Enterprise resource planning (ERP) software company SSA Global Technologies – having emerged from bankruptcy proceedings two years ago – claims it can become a $400 million (€450 million) company by July 2003, the end of its next financial year.
SSA announced earlier this month that it intended to acquire Interbiz, the little known enterprise applications division of Computer Associates. The acquisition will extend SSA’s user base to more than 9,000 companies and enable it to broaden its appeal across a wider number of vertical sectors, says Graeme Cooksley, vice president of global sales and marketing at SSA.
But SSA does not plan to stop there. Over the coming quarters, the company is considering further acquisitions in a handful of key technology areas, including collaborative commerce, supply chain management and planning.
Cooksley hopes that these acquisitions, alongside forecast organic growth of 10% annually, will help push it into the top tier of ERP suppliers alongside companies such as Oracle and SAP.
This is an extremely ambitious plan – some would say unlikely. Before it filed for bankruptcy protection in May 2000, SSA’s revenues had dropped from $350 million (€394 million) in 1998 to $316 million (€355.7 million) in 1999.
Venture capital group Gores Technology bought SSA’s assets in July 2000 and instigated a major restructuring, removing $50 million (€56.3 million) of costs. Then, in May 2001, another venture capital investor, Cerberus, took a majority stake in the company.
Although SSA expects to post a profit of $30 million (€33.8 million) for its 2002 fiscal year – its projected revenues are between $140 million (€157.6 million) and $150 million (€168.9 million). This means SSA would have to more than double sales in the space of 18 months to achieve its goal.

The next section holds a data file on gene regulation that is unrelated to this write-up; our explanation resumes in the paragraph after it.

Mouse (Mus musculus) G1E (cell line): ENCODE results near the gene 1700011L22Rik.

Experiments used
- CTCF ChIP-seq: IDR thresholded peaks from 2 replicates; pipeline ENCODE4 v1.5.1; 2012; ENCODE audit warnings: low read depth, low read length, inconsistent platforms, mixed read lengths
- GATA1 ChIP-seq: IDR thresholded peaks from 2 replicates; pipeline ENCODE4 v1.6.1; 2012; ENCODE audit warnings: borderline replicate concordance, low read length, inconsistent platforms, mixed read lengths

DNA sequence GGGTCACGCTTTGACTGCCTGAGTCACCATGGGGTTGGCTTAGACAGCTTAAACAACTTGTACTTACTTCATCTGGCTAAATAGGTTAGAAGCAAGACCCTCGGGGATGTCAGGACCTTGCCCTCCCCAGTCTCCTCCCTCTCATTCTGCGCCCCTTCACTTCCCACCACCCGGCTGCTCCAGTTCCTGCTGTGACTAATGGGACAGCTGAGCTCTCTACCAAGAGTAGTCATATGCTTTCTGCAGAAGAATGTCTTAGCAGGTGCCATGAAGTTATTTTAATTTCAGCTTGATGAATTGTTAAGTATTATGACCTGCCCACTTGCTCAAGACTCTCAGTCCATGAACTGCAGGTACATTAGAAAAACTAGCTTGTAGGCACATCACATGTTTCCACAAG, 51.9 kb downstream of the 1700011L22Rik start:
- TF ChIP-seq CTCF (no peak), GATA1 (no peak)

In its favour, SSA has revitalised its flagship BPCS ERP suite through partnerships with complementary technology suppliers such as business intelligence software vendor Cognos, supply chain vendor Logility and customer relationship management software supplier Applix.
In addition, new CEO Mike Greenough has committed the company to spend 12% of its annual revenues on research and development. And, in the last nine months, says Cooksley, SSA has signed 250 new contracts and 30% of the company’s licence sales are from new customers.
Furthermore, SSA can boast a loyal customer base, in part because a large number of its customers work in industries where it is difficult to get rid of legacy systems. “Through the tough times, our strong brand of loyal customers was our saviour,” says Cooksley.
But it will take more than the loyalty of such customers, however strong, to enable SSA to make a credible challenge to Oracle and SAP.